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What It Feels Like to Be A Mockingbird

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By Kaitlyn Howe

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What It Feels Like to Be A Mockingbird

Julia Hackelore

Julia Hackelore

Julia Hackelore

Mockingbirds are performers. Their singing is a gift to those who have the pleasure of hearing it. They follow the guidance of another tune and turn it into their own. Their presence can be made known with a simple whistle from their beak. Their lives are devoted to the delight of those around them. Their lone goal is to serenade others with their voices. They have no hate, no prejudice, no grudges. They don’t tear others down, or use them for their own benefit. To kill a mockingbird would be a sin.

Despite wanting to be, I am not a mockingbird.

Mockingbirds do no wrong. They often represent innocence. Besides their singing, mockingbirds’ innocence is their main trade mark. Due to their innocence, mockingbirds become extremely delicate. They become easy targets, waiting to be taken advantage of by those desperate enough. Their hearts are always on the line. Mockingbirds look for the best in others, but not without being aware of the risks others carry.

I do wrong; I am not innocent. It would be one thing if my mistakes were my wrong doings, but I wish that were the case.

I am not a mockingbird because I choose what I do incorrectly. My wrong doings are not innocent; I know when I have done something wrong. There are oftentimes where I have a decision between the right thing to do and the easy thing to do. A mockingbird, with their only priority being to do good, would choose to do the right thing. I do not always choose the right thing to do. I rarely associate doing good with my actions. Simplicity is more attractive to me than being a good person.

Mockingbirds emphasize and beautify the music of those around them. Mockingbirds do not get jealous. Others’ success is only motivation for them to celebrate, not motivation for them to be better than each other. Mockingbirds do not feel they have to one up each other. They enjoy others’ music and repeat it for all to hear.

I cannot enjoy other people’s success. I cannot celebrate others’ victories. When I hear of someone’s triumphs, I cannot help but want to accomplish something greater. I feel no satisfaction in the success of others—only jealousy. I am not able to let anyone else shine without immediately wanting to dull them.

But I will admit, the effort is there. I may not make my own music, or even repeat the tunes of others, but I am able to recognize beautiful music when I hear it. Recognizing it is one thing, but being able to find joy in it is a whole different topic.

I am not completely heartless. The wrong decisions I make are not always felt without guilt. I recognize my wrong doings, and genuinely feel bad about them. I notice there is room for improvement. Sometimes I make up for my bad decisions by focusing on others. I observe what they do right, and take notes on what I need to change for the future. There are mockingbirds all around me. By simply observing them, I figured I could improve from them.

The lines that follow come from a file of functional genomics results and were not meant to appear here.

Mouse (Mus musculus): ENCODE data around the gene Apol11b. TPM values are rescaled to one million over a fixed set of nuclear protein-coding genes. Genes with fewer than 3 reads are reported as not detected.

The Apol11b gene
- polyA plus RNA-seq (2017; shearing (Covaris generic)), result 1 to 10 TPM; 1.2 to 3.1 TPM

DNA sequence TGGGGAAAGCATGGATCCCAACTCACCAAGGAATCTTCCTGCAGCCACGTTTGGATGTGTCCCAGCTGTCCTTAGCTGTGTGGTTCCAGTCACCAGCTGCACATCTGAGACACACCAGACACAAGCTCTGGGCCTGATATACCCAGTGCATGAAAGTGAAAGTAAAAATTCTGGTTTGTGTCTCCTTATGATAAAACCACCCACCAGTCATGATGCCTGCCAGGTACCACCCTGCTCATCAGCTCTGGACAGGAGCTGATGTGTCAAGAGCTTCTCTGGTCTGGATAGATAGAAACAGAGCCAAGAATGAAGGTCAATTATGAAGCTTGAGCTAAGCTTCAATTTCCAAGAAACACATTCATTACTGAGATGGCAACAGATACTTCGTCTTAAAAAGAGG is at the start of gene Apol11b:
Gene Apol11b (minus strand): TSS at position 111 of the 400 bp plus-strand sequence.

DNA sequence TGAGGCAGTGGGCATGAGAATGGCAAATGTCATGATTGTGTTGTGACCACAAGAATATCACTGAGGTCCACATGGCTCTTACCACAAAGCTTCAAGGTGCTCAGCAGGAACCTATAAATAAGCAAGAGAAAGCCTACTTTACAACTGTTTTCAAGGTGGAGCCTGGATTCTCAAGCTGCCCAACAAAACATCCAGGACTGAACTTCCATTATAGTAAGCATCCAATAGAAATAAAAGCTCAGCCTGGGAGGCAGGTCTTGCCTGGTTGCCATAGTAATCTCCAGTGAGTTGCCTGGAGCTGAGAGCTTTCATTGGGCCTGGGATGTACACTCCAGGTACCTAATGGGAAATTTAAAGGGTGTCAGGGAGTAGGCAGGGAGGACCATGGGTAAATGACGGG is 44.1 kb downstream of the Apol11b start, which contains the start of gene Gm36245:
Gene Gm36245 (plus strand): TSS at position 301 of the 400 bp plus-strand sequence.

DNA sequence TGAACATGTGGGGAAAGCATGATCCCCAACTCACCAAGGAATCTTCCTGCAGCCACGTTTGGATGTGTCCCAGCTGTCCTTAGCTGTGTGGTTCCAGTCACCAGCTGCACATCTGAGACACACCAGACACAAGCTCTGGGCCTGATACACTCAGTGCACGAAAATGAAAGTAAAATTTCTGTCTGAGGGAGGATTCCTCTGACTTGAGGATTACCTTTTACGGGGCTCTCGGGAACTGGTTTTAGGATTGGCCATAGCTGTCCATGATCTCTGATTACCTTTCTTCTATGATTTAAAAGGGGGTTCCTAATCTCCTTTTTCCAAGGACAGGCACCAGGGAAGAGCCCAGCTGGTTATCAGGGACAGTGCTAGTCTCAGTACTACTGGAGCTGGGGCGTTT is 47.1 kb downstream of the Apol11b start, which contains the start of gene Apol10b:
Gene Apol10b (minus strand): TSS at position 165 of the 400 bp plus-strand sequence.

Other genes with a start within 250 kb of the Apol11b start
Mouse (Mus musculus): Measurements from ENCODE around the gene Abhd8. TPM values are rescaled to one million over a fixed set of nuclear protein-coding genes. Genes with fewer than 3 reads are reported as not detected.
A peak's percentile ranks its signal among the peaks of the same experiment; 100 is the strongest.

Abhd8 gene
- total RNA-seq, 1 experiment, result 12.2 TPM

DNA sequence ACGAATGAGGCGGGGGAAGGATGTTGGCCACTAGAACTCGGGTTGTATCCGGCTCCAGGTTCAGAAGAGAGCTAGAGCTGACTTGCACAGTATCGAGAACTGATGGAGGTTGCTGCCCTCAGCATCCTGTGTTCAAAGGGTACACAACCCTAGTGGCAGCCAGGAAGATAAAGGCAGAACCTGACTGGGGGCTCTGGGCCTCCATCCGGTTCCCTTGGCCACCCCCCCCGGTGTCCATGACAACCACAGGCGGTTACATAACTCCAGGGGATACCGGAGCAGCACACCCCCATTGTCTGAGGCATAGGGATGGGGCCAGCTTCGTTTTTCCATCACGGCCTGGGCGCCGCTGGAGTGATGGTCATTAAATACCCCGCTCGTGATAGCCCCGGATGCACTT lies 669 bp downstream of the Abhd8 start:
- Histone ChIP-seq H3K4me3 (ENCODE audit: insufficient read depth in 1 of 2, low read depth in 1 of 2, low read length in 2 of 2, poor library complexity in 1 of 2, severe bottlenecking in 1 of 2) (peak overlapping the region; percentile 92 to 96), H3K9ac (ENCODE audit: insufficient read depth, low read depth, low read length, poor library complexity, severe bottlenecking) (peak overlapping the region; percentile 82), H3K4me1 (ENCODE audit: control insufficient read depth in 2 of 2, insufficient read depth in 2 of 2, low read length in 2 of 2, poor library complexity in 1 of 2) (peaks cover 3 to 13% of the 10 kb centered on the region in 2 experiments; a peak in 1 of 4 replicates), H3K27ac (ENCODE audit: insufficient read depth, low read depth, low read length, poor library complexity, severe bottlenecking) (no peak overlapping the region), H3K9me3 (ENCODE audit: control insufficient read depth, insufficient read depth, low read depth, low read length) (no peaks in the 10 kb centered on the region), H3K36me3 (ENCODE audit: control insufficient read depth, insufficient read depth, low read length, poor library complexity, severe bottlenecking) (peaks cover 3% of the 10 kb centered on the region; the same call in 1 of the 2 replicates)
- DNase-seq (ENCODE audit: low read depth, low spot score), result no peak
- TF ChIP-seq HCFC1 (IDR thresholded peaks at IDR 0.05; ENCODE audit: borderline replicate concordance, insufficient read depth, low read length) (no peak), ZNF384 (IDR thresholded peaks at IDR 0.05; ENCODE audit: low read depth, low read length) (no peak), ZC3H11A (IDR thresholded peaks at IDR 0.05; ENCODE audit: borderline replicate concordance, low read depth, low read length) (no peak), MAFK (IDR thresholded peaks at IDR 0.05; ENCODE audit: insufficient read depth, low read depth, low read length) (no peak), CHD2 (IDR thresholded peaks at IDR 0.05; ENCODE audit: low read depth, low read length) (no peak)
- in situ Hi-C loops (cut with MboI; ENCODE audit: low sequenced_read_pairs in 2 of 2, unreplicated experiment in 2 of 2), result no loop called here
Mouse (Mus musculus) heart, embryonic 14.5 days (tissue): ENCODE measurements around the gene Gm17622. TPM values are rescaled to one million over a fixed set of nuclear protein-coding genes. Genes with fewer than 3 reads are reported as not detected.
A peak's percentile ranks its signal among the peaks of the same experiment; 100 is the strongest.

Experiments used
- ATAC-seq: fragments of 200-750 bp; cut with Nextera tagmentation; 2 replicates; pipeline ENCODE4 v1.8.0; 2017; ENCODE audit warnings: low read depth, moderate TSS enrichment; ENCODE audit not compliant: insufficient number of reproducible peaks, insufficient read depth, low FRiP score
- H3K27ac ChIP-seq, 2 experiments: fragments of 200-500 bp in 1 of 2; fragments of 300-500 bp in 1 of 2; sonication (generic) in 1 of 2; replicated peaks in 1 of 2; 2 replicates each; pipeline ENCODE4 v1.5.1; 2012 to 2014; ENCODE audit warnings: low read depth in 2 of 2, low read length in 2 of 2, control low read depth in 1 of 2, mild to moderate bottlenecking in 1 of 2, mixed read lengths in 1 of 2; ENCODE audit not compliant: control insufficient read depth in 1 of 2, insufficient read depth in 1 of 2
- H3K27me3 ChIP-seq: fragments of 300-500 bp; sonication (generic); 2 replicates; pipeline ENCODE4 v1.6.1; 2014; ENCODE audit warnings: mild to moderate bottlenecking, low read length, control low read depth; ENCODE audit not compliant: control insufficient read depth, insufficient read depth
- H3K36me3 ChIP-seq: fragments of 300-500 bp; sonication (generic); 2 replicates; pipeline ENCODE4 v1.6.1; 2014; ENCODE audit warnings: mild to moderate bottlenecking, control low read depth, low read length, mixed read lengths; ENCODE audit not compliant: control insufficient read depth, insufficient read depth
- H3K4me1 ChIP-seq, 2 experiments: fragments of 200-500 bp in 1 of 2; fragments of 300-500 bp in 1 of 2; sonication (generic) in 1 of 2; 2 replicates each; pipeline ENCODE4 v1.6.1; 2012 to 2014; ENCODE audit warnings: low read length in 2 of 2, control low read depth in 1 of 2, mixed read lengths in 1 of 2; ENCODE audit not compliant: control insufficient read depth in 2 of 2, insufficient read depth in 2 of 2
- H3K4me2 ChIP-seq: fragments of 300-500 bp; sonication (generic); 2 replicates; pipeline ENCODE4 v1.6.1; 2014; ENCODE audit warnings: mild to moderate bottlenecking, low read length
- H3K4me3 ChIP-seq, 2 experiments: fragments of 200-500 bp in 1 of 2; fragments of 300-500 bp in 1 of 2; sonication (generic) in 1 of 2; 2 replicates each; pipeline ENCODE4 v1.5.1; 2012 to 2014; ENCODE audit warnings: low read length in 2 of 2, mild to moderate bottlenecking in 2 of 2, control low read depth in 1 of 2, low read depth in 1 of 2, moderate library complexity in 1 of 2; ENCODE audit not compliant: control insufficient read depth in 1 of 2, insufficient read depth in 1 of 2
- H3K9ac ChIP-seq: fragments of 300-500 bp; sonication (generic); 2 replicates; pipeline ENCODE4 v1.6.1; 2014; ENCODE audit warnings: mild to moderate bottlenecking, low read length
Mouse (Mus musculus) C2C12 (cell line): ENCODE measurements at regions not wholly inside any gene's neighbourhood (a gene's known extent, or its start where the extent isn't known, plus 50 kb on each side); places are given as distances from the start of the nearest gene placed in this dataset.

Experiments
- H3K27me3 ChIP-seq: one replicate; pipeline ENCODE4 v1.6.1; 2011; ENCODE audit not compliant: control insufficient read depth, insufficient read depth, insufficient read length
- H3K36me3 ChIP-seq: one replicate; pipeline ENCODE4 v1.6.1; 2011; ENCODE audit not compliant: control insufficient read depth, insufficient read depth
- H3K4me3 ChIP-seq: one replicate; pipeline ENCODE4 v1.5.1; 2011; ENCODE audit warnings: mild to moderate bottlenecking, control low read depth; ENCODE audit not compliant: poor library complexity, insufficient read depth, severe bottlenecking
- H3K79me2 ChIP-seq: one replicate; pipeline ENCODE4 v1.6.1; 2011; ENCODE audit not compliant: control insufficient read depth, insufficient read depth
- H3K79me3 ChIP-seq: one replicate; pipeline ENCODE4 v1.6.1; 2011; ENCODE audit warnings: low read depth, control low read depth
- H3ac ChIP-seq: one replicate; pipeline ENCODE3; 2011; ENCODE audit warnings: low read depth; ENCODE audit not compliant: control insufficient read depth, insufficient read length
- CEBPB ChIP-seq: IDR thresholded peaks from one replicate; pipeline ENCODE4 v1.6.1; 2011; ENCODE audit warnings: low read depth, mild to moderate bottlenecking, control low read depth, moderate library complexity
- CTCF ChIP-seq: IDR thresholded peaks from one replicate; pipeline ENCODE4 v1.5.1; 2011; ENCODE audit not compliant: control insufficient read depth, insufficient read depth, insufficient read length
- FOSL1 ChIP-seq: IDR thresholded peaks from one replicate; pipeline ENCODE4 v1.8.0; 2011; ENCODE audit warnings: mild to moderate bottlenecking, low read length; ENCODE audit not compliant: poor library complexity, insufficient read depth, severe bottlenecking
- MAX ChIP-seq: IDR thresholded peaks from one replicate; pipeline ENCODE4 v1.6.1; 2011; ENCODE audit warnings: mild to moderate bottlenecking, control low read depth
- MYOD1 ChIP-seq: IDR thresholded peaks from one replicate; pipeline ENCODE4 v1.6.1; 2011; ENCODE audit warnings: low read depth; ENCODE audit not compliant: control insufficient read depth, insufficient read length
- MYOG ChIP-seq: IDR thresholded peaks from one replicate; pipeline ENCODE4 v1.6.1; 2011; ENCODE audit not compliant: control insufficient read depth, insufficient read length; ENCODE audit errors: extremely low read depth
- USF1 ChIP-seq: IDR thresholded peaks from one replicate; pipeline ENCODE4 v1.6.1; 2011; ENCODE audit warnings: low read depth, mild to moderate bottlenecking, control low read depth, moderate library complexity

My own jealousy is my worst enemy. Maybe I am not able to celebrate others’ success because I am so focused on success for myself, or just success in general. But, there is guilt here, too. I wish I could disregard my constant jealous feelings. Maybe, it would affect my life greater than I may anticipate. Maybe, if I were able to find happiness in others, then I would be happier in general. I want to be able to do this. I want to be able to surrender my-self loathing to something bigger than myself. The desire to be better is there.

Who is to blame for my inability to enjoy others’ success? Who’s fault is it that I cannot be happy for my peers during their victories? I could argue it is society’s fault and say my generation has been taught to never accept defeat. I could say it was the way I was raised, and that my parents always wanted the best for me. I could argue it is my peers’ fault and say it is their own heartlessness has rubbed off on me. But, I think it is more internal than that.

There is a certain satisfaction in knowing you are the best at something. The feeling of being “untouchable” is something one could get used to easily. Everybody knows that one kid that always has to be first or the best at something. It may get annoying to watch that person continually succeed, until one succeeds themself. Being at the top can have a rough trek preceding it, yet a gorgeous view succeeding it. While at the top, one may notice all who are below them, still making their climb. It causes one to reminisce on their own climb. They may remember the struggles they endured and the challenges they overcame. Winning is great, but being able to reach one’s hand down and help their peers also reach the top can take more strength than the climb itself. Mockingbirds are able to reach their hand (or wing) down and offer help to the next person. I strive to be a mockingbird.

I may not always show the qualities of a mockingbird, but mockingbirds make mistakes too. Nobody is perfect. Mockingbirds can do all they can to sing perfectly, and still miss a note. All their best efforts can go down the drain. Mockingbirds get tired. They may get to a point where they are tired of singing and just need to catch their breath. Mockingbirds fall, too. Sometimes they fall while just wanting to fly. They have to learn to get up, too. Maybe my imperfections are the same as those of a mockingbird. Maybe I relate to a mockingbird, but in a way I never expected.

Maybe, just maybe, I am a mockingbird.

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What It Feels Like to Be A Mockingbird